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Old 02-28-2004, 10:18 AM   #1
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I'm new at this/ travel nursing = What TV?

Hi out there. I am thinking of buying and pulling an airstream trailer to live in while travel nursing. What size truck do I really need to haul a 22 to 25 foot trailer. (Maybe a 19 footer), The airstream dealer tells me any 6 cylinder will do, the toyota (my brand) dealer tells me you realistically need a truck rated for 1000 punds more than actual trailer weight. Any thoughts on this. Any other travel nurses out there doing this? Hope to hear from you out there in cyber world. Kate
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Old 02-28-2004, 10:24 AM   #2
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Welcome to the Forums! You have found the right place to ask your questions. Give it a little while and the answers will start pouring in (from members who are more knowledgeable than I am )
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Old 02-28-2004, 10:36 AM   #3
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I'm new at this/ travel nursing

Greetings Kate!

Welcome to the Forums!

Quote:
The airstream dealer tells me any 6 cylinder will do, the toyota (my brand) dealer tells me you realistically need a truck rated for 1000 punds more than actual trailer weight.
Your Toyota dealer actually is providing you with better guidance than your Aitstream dealer. (IMHO) Especially if the weight being discussed is the dry or shipping weight, nearly any trailer is going to be at least 1,000 pounds heavier when loaded for a trip. My general rule of thumb is to take the Gross Vehicle Weight Rating of the trailer and multiply that by 120% to 150% to arrive at the trailer tow weight rating that I want in my tow vehicle. My experience has been that a tow vehicle that is at or near its maximum weight rating is marginal under emergency situations, and is going to struggle at best in the mountains (one of my frequent travel destinations). To give you an idea of the weight involved with Airstream trailers, you can check-out:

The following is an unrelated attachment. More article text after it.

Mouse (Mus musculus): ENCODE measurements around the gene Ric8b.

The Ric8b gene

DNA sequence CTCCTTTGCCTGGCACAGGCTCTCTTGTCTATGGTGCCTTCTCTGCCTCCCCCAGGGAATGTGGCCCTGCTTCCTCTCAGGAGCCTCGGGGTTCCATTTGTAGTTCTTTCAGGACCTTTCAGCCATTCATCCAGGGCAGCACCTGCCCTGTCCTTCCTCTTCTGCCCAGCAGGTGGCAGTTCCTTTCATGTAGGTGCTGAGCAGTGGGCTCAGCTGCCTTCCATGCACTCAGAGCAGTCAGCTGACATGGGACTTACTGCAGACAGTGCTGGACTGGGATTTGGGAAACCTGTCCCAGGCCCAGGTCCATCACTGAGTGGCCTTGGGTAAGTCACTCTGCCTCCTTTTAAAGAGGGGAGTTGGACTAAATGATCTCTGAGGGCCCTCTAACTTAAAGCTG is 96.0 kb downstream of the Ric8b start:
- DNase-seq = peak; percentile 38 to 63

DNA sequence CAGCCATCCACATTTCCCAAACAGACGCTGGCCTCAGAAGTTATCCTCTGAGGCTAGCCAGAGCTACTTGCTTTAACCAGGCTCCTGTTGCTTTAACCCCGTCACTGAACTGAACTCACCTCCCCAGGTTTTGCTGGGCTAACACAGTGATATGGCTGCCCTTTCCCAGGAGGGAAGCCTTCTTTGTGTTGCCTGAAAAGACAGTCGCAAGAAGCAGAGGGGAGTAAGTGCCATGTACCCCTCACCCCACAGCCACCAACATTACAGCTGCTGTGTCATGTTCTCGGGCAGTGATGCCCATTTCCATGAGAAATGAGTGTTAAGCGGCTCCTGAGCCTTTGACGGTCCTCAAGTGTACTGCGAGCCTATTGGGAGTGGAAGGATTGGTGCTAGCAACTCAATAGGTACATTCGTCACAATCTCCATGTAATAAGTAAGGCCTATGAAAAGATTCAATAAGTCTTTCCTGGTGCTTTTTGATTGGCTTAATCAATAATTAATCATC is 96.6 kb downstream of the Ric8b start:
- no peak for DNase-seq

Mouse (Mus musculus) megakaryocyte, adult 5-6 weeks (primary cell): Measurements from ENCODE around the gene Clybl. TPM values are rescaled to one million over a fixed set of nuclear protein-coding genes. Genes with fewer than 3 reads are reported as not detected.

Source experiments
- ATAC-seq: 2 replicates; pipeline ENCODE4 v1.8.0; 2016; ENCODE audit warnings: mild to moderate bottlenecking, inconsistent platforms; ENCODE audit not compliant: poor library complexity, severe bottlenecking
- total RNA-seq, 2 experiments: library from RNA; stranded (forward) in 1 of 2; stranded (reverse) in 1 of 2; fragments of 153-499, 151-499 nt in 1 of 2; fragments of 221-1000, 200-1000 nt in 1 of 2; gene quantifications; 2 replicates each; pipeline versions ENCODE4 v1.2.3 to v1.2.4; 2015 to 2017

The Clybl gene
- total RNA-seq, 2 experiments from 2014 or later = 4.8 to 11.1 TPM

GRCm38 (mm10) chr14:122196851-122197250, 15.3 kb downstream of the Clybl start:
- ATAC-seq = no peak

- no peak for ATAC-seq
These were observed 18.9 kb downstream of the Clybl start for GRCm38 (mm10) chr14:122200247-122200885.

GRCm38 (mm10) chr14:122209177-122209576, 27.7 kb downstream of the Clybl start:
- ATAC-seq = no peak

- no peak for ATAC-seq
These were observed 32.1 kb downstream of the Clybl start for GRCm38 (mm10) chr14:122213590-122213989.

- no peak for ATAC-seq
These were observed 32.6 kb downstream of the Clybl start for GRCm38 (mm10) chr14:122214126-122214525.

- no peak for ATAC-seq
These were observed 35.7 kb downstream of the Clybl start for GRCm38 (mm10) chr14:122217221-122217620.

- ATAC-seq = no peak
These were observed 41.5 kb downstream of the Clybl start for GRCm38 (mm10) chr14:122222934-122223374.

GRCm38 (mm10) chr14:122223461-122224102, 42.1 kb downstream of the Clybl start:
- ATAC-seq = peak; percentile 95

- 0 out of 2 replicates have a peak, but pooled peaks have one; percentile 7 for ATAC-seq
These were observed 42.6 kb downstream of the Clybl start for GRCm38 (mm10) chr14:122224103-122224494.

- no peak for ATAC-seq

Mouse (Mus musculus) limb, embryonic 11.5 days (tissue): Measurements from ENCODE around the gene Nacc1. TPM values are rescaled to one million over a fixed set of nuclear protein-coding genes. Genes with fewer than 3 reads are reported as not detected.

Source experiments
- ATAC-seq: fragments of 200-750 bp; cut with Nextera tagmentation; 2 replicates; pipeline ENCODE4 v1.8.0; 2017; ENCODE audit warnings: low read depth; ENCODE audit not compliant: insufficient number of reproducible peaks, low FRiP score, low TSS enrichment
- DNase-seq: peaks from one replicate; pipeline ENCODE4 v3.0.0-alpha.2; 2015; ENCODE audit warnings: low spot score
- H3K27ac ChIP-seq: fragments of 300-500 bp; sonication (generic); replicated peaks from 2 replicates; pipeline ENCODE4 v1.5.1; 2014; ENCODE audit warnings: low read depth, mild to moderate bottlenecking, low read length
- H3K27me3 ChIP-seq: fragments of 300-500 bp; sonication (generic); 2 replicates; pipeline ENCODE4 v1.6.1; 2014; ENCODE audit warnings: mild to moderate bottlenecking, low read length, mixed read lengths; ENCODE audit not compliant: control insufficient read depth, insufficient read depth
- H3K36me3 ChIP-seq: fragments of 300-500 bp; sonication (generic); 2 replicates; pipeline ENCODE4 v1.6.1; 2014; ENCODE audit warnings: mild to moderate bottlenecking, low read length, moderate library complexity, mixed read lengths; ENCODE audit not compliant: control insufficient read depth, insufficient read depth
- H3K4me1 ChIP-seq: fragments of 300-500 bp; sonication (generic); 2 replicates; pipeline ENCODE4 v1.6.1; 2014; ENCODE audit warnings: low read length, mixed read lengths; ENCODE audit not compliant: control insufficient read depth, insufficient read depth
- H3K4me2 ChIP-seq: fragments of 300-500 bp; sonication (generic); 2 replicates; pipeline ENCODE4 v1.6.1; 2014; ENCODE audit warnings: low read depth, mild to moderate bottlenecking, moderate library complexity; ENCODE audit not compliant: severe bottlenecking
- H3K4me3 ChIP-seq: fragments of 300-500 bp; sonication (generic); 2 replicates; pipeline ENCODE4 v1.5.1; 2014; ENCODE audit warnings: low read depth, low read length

Airstream Weights and Measures

Remember that dry weight includes the standard coach with absolutely no optional equipment and all tanks are empty. GVWR represents the most that the coach can weigh when loaded without violating the coach's chasis weight rating.

Good luck with your research!!

Kevin
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Old 02-28-2004, 11:43 AM   #4
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Hi, Kate!

Welcome to the Forums! My wife is an OB-GYN NP. She used to do the travelling-nurse thing all over CA. in the '90s and we used our '70 Safari 23' extensively then. We pulled it with a '77 Ford F-250 Supercab truck with a 400 cu. in. V8. It was great fun.

Just hang on for a little while, you'll get some good info here. MY suggestion, FWIW, is that you stay with the 25' trailer or longer, particularly if you're going to stay in it for more than a couple of days at a time. 23' and shorter get pretty close after a few days, even if you're only planning on sleeping there. I lived in the Safari solo for about eight months, and while I made do, I always wished for just a couple more feet. While it doesn't seem like much, it makes a huge difference. We have a 34' now, and honestly for me, there is less perceived difference in space between a 25' and 34' than there is between the 23' and 25'.